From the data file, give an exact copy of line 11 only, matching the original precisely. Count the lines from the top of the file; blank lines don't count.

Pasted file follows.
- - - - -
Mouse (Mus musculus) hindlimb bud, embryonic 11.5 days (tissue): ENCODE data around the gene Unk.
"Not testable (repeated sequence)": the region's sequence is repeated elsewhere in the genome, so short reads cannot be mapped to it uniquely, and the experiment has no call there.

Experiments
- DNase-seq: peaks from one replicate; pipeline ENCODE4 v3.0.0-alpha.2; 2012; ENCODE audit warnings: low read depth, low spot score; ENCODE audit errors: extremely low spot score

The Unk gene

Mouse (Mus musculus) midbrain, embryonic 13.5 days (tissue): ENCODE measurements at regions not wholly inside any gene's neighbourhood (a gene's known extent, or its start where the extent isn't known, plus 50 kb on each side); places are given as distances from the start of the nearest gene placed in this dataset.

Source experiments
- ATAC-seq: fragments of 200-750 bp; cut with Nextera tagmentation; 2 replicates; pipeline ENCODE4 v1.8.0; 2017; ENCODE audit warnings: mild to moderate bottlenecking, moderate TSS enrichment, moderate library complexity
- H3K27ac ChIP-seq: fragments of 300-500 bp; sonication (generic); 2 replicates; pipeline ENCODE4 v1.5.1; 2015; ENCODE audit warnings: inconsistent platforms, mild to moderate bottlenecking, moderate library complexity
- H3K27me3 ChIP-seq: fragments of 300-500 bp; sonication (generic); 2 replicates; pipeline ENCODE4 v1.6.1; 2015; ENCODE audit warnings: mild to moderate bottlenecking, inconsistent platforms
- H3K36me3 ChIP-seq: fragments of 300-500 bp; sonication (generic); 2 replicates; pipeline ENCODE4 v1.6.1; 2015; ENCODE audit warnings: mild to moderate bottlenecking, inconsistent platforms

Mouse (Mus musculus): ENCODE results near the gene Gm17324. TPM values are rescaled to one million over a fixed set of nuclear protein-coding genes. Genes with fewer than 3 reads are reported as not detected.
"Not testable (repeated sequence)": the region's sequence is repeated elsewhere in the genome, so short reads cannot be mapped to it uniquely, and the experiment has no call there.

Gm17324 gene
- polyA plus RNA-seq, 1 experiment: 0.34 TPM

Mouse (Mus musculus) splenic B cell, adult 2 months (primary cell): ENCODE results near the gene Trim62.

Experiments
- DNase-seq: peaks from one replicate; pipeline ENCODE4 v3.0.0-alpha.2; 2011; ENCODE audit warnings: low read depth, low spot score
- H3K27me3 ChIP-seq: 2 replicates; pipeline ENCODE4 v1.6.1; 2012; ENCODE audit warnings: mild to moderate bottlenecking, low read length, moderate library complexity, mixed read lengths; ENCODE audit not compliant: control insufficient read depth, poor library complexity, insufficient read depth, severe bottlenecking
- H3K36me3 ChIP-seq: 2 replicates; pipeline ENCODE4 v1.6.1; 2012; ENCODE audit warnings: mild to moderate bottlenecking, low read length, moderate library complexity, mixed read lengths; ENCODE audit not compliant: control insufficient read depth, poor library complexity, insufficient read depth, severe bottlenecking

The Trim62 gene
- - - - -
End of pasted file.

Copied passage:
- H3K36me3 ChIP-seq: fragments of 300-500 bp; sonication (generic); 2 replicates; pipeline ENCODE4 v1.6.1; 2015; ENCODE audit warnings: mild to moderate bottlenecking, inconsistent platforms